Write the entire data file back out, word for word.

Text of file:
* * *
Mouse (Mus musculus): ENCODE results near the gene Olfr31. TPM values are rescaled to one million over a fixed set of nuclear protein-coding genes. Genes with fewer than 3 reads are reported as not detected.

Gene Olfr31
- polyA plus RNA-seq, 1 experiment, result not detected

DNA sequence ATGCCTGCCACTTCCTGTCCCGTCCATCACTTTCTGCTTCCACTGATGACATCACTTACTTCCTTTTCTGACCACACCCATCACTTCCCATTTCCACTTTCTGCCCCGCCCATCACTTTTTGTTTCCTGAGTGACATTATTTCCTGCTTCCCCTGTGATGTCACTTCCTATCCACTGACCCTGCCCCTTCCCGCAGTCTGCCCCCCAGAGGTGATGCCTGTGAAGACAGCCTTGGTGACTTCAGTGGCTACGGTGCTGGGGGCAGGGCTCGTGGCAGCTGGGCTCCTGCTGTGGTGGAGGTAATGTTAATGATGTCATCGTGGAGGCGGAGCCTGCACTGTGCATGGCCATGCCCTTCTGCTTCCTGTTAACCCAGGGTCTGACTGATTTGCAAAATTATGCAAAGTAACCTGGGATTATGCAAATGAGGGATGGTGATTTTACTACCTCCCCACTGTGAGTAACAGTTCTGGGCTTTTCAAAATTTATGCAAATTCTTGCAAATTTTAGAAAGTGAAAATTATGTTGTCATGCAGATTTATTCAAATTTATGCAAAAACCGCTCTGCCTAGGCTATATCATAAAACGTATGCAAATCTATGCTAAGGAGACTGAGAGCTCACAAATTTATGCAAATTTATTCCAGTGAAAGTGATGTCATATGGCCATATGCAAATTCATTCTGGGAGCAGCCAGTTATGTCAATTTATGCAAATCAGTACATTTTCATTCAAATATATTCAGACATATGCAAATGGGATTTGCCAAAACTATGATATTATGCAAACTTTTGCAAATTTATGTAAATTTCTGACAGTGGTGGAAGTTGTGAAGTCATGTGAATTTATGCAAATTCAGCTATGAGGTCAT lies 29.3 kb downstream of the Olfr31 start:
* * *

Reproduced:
Mouse (Mus musculus): ENCODE results near the gene Olfr31. TPM values are rescaled to one million over a fixed set of nuclear protein-coding genes. Genes with fewer than 3 reads are reported as not detected.

Gene Olfr31
- polyA plus RNA-seq, 1 experiment, result not detected

DNA sequence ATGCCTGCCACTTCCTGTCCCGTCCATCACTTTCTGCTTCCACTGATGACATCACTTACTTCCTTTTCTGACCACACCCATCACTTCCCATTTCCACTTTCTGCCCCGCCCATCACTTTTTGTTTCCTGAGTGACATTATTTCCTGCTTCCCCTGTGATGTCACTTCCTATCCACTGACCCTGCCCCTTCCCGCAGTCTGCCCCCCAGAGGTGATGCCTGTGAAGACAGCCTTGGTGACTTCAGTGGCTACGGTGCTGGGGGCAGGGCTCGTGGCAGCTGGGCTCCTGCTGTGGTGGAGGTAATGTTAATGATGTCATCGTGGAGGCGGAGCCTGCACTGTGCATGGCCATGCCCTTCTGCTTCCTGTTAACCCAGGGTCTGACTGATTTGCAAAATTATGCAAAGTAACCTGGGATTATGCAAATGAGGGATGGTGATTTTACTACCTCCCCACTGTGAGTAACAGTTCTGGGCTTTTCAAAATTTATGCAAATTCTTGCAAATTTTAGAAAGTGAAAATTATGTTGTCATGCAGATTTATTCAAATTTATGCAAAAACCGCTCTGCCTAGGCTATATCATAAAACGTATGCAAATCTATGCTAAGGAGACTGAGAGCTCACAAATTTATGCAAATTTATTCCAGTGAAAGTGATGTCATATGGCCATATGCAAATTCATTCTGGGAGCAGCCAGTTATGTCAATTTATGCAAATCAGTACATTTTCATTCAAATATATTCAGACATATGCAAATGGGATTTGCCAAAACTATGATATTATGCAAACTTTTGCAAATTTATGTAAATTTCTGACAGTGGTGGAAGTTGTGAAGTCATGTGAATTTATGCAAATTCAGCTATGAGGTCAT lies 29.3 kb downstream of the Olfr31 start: